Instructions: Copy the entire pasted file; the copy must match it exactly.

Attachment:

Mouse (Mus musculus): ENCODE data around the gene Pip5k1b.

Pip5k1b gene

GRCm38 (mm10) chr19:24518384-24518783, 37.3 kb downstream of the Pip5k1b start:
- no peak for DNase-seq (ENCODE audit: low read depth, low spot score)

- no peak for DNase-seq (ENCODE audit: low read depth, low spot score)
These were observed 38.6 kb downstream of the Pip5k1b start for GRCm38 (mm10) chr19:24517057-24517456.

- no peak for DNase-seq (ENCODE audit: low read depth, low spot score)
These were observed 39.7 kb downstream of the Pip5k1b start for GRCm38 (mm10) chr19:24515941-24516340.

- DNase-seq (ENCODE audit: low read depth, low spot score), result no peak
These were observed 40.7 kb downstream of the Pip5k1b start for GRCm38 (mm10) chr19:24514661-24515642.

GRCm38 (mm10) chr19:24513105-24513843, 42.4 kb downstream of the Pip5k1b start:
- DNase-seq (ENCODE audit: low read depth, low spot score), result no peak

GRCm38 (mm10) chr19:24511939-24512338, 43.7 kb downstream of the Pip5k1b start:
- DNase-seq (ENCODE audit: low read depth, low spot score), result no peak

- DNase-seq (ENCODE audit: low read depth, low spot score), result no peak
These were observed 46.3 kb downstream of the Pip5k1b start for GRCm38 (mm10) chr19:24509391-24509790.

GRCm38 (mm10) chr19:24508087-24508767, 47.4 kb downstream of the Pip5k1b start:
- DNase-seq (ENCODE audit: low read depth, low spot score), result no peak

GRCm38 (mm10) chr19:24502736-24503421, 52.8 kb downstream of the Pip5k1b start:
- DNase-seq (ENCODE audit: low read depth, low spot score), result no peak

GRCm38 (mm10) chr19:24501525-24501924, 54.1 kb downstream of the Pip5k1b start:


Mouse (Mus musculus): ENCODE data around the gene Pip5k1b.

Pip5k1b gene

GRCm38 (mm10) chr19:24518384-24518783, 37.3 kb downstream of the Pip5k1b start:
- no peak for DNase-seq (ENCODE audit: low read depth, low spot score)

- no peak for DNase-seq (ENCODE audit: low read depth, low spot score)
These were observed 38.6 kb downstream of the Pip5k1b start for GRCm38 (mm10) chr19:24517057-24517456.

- no peak for DNase-seq (ENCODE audit: low read depth, low spot score)
These were observed 39.7 kb downstream of the Pip5k1b start for GRCm38 (mm10) chr19:24515941-24516340.

- DNase-seq (ENCODE audit: low read depth, low spot score), result no peak
These were observed 40.7 kb downstream of the Pip5k1b start for GRCm38 (mm10) chr19:24514661-24515642.

GRCm38 (mm10) chr19:24513105-24513843, 42.4 kb downstream of the Pip5k1b start:
- DNase-seq (ENCODE audit: low read depth, low spot score), result no peak

GRCm38 (mm10) chr19:24511939-24512338, 43.7 kb downstream of the Pip5k1b start:
- DNase-seq (ENCODE audit: low read depth, low spot score), result no peak

- DNase-seq (ENCODE audit: low read depth, low spot score), result no peak
These were observed 46.3 kb downstream of the Pip5k1b start for GRCm38 (mm10) chr19:24509391-24509790.

GRCm38 (mm10) chr19:24508087-24508767, 47.4 kb downstream of the Pip5k1b start:
- DNase-seq (ENCODE audit: low read depth, low spot score), result no peak

GRCm38 (mm10) chr19:24502736-24503421, 52.8 kb downstream of the Pip5k1b start:
- DNase-seq (ENCODE audit: low read depth, low spot score), result no peak

GRCm38 (mm10) chr19:24501525-24501924, 54.1 kb downstream of the Pip5k1b start: